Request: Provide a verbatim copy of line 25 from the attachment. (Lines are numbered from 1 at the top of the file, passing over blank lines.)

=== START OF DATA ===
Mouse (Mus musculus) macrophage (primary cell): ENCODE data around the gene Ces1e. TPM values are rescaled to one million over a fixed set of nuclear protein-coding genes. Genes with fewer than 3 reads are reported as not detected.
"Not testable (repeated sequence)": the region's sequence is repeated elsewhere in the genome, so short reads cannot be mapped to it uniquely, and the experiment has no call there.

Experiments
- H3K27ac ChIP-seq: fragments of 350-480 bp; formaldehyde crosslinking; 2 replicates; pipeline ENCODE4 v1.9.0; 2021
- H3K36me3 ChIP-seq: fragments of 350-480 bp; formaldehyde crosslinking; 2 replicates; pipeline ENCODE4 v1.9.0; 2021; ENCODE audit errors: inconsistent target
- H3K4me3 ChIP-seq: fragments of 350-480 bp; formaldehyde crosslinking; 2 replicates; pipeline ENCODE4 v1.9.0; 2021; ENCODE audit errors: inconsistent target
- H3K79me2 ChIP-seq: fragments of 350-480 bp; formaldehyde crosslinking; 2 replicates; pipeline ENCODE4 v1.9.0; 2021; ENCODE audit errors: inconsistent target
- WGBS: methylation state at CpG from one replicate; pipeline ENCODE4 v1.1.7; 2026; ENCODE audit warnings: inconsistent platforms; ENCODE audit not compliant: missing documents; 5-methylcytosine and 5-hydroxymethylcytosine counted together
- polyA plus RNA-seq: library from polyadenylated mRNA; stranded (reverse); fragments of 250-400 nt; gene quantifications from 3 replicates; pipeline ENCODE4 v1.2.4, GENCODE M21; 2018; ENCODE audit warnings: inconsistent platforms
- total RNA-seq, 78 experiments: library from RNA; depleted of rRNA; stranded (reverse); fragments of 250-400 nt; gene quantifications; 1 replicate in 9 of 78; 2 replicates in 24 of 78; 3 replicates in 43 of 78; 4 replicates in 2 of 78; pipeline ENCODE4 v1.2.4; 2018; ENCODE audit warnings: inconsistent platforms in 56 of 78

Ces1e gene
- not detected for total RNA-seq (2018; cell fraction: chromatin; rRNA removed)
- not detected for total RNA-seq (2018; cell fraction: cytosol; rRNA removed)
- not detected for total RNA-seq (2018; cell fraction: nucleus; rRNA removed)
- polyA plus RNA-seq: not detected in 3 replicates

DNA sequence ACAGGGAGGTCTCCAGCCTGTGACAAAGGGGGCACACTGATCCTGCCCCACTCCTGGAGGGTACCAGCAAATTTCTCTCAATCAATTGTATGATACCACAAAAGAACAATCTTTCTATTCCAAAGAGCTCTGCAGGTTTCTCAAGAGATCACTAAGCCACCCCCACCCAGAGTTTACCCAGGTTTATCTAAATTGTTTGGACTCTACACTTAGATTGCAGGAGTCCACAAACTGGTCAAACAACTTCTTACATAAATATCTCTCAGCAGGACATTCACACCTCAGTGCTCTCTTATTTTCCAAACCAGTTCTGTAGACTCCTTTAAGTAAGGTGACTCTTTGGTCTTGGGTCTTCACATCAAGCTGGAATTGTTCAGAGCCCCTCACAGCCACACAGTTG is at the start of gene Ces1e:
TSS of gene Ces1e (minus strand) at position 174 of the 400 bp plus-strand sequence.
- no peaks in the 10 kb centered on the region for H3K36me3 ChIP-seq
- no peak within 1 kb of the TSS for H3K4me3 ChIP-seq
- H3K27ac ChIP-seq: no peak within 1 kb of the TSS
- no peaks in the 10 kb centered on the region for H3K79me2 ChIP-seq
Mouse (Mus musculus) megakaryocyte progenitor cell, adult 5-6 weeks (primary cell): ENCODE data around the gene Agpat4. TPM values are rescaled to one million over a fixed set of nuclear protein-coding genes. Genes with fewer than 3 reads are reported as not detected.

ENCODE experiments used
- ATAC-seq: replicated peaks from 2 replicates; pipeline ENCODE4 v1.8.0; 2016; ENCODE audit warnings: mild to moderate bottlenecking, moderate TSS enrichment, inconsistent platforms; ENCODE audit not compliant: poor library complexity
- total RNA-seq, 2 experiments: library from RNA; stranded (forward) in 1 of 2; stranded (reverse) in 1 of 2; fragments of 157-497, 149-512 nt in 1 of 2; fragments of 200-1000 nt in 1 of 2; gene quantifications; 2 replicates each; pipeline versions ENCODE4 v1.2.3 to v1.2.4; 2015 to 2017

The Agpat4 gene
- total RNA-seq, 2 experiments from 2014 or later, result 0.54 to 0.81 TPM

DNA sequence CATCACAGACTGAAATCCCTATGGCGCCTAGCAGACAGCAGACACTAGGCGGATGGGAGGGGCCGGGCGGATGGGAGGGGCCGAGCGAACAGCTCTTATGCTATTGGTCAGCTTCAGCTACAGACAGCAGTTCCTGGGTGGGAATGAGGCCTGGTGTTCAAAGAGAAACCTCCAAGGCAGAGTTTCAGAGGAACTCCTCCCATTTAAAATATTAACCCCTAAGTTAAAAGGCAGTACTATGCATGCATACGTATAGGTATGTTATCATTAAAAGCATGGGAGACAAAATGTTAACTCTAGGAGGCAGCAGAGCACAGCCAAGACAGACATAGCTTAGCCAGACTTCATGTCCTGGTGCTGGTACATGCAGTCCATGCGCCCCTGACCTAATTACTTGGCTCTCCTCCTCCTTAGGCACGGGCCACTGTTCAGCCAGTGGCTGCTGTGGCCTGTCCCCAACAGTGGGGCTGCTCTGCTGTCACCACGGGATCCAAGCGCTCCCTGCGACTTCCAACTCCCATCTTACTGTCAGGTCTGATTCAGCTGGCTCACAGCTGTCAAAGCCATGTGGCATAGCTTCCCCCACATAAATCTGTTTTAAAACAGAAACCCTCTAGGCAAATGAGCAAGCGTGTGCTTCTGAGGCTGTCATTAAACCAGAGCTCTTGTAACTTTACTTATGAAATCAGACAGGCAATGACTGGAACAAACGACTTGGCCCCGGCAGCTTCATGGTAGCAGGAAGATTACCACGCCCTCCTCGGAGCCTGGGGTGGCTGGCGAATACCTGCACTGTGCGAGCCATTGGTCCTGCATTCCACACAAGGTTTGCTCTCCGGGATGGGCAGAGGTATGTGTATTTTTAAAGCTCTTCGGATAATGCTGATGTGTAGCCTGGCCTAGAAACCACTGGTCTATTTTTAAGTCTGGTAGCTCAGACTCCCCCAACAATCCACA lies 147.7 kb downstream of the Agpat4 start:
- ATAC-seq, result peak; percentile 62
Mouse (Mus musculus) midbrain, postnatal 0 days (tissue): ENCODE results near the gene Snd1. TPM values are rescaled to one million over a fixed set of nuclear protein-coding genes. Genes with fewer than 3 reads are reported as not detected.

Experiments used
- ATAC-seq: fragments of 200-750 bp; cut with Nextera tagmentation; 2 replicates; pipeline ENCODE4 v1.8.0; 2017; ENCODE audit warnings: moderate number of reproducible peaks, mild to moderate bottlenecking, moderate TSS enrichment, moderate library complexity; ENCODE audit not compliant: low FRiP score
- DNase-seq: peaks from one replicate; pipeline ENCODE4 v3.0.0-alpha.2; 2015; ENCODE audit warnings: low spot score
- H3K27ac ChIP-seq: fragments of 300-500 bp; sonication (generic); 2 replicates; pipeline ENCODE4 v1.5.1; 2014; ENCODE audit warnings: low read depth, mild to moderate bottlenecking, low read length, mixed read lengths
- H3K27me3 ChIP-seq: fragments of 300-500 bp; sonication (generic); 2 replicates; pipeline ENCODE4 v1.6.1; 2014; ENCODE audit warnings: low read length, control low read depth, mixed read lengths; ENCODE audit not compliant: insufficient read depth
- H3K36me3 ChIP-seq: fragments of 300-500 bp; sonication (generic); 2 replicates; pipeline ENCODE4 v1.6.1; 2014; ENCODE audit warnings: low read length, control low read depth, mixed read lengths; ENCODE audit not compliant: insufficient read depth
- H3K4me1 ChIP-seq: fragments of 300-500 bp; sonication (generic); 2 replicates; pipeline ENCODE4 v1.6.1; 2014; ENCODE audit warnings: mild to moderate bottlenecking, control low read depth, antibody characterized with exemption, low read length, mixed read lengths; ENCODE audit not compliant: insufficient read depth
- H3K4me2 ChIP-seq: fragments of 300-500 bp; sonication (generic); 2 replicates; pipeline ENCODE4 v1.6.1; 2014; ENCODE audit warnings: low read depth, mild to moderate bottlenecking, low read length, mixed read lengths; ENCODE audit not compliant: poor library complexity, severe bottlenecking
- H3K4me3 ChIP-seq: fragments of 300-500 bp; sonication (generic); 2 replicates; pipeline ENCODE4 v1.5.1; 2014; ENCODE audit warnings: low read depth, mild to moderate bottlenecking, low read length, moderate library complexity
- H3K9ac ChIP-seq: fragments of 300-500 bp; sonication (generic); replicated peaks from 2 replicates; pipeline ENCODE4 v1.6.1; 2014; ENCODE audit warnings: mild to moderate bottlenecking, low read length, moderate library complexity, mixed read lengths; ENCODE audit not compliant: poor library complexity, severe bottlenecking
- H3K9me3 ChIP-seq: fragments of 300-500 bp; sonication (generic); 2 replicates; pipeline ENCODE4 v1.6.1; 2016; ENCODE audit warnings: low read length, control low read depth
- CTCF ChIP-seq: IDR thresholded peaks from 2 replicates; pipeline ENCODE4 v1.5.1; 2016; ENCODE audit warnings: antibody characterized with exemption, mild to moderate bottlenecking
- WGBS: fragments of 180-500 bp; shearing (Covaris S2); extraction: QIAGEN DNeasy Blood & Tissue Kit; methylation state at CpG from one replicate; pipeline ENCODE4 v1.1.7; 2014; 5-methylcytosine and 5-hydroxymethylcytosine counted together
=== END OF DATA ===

- total RNA-seq, 2 experiments: library from RNA; stranded (forward) in 1 of 2; stranded (reverse) in 1 of 2; fragments of 157-497, 149-512 nt in 1 of 2; fragments of 200-1000 nt in 1 of 2; gene quantifications; 2 replicates each; pipeline versions ENCODE4 v1.2.3 to v1.2.4; 2015 to 2017